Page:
Music Reviews
Rock N Roll

Ryan Adams Rock N Roll

(Lost Highway) Buy it from Insound Rating - 6/10

Anyone who reads the music news is aware of the problems Ryan Adams had with his proper follow-up to 2001's Gold (apparently, the worthy Demolition doesn't count). For those who don't bother, here it is in a nutshell: Love Is Hell was supposed to out in the summer of 2003, but was rejected because Adams went goth with his country album and turned out a bunch of suicidal ballads. As a reaction to Universal's disapproval, he then went back to the drawing board with a slew of animosity in his pocket and recorded an album filled with biting rock songs that praised 80s college radio rock.

Few can argue that since 2000's Heartbreaker, Adams has not lived up to his potential. Zig-zagging between the alt-country he helped popularize with Whiskeytown and the trendy rock his friends The Strokes have been glamourizing, he claims to be writing full-length albums on a weekly basis, yet what he's shown hasn't met the world with unanimous acclaim. Gold, for instance, was a glossy collection of adult-contemporary, modern rock that was championed by the GAP and left many scratching their heads over whether Elton John's love hadn't softened him up too much. And yet, Rock N Roll creates another itch, but over new circumstances.

The blatant album title suggests a poke at the recent surge of interest in the underground's graduation to the mainstream in rock, yet there are no traces of sarcasm or parody on Rock N Roll. Even with song titles as unbelievably deadpan as Note To Self: Don't Die and The Drugs Not Working, Adams doesn't let his guard down for one second. Using his infamous bravado to fuel the monstrous guitar riffs and such bold statements as "Los Angeles is dead", there isn't a touch of humility anywhere either.

What comes as a big surprise is the era Adams has tapped into to release his angst. Though he's reportedly recorded The Strokes' Is This It in its entirety, Adams has swerved around the garage bandwagon for the sounds of two decades ago. Produced by James Barber (Courtney Love's beau), Rock N Roll puts a heavy emphasis on guitars and underlying synths, with nods to Husker Du (volume), Echo & The Bunnymen (moping artistry) and U2 (dramatics). Opener This Is It mashes the snarling, chunky riffs of The Replacements with touches of new wave effects that leaves a slightly raunchy aftertaste. 1974 goes so far as to vie for Neil Young's Rockin' In The Free World, only to fail and end up with The Vines' 1969. Surprisingly, the only lulled moment is the tear-stained, piano-led title track, which seems like it would feel a lot more at home on either Love Is Hell EP.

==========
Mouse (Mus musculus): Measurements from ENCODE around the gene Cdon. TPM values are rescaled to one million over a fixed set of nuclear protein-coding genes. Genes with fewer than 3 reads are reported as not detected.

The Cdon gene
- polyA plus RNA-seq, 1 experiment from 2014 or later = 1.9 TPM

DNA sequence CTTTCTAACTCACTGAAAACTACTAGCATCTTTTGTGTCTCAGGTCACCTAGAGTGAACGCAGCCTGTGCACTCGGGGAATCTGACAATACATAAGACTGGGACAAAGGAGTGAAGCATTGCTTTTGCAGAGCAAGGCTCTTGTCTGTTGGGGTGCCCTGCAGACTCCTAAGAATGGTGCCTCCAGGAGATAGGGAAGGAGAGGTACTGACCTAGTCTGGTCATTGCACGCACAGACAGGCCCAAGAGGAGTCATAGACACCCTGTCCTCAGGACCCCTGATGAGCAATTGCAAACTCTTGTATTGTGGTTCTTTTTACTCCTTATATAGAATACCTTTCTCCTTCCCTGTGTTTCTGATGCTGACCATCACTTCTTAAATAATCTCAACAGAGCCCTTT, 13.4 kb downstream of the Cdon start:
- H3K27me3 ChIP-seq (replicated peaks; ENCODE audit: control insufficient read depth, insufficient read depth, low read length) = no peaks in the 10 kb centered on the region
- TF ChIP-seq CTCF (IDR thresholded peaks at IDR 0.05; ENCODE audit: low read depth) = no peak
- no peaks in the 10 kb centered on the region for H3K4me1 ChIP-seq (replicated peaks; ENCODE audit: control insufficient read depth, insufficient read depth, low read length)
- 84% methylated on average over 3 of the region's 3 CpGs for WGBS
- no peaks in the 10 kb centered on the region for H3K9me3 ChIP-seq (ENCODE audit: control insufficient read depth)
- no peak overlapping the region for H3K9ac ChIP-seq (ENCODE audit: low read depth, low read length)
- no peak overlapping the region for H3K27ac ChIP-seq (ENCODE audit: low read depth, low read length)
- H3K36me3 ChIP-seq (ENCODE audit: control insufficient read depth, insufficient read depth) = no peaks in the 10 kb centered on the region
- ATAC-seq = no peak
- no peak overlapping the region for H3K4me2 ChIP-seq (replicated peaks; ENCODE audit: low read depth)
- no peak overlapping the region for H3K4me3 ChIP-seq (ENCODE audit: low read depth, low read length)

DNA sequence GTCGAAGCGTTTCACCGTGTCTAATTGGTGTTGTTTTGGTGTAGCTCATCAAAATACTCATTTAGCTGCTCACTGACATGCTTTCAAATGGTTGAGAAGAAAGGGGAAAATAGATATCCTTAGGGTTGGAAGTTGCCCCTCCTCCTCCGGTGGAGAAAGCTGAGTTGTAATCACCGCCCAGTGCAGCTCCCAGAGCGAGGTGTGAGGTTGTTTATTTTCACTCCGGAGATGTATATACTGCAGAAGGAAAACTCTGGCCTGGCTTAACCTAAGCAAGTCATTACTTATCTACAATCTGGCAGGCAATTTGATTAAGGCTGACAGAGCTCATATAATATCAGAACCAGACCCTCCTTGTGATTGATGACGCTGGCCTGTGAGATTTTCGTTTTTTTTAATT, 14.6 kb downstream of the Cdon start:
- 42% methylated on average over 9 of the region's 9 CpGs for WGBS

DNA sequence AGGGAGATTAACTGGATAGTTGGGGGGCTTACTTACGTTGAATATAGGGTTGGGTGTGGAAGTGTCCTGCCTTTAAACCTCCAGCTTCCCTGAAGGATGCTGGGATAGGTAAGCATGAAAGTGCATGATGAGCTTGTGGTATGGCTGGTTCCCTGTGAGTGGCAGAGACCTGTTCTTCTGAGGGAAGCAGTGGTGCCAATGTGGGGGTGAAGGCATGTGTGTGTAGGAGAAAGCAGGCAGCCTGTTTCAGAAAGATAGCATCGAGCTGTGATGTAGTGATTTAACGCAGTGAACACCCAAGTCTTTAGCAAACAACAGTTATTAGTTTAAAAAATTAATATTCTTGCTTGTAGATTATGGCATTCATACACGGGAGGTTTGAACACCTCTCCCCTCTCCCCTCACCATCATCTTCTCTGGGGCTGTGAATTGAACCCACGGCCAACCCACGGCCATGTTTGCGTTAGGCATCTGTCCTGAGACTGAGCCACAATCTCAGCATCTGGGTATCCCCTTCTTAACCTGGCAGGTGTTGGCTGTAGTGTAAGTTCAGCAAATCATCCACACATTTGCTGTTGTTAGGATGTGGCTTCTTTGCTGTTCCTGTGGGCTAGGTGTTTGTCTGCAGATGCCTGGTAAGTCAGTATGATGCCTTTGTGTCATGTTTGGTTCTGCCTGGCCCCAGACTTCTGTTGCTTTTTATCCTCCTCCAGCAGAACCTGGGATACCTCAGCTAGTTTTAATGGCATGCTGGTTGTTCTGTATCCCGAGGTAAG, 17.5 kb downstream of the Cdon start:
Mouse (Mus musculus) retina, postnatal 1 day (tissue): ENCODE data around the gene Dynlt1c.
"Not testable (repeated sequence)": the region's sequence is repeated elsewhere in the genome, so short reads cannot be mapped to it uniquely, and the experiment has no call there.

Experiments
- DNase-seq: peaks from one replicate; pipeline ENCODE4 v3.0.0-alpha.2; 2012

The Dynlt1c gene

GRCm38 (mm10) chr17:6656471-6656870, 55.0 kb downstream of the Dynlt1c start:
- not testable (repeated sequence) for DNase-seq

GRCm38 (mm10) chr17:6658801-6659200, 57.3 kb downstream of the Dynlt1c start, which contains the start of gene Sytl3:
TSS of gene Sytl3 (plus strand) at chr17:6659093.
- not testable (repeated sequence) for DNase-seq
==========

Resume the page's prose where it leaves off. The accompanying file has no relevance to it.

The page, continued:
Yet, no matter how clichéd and predictable this record gets, there are always some undeniable hooks to lure you back in before your patience wears thin. The familiar sounding Do Miss America is a top-notch ode to Paul Westerberg, as is Wish You Were Here, with its gratuitous need to repeat the word "fuck". The single, So Alive, is excessively theatrical and enjoyable, giving Bono a run for his money with spot on Edge-y guitars and painful howls.

Rock N Roll marks a complete departure from the alt-country past that made Adams a star in the first place. However, now that Love Is Hell has seen the light of day and brought smiles to his Heartbreaker admirers, all of the negative attention Rock N Roll has stirred up should fizzle out. Whether you think he's an unmistakable talent or just a spoilt, mouthy has-been, it's best just to consider this record a freebie and accept the gluttonous display of "rock 'n' roll".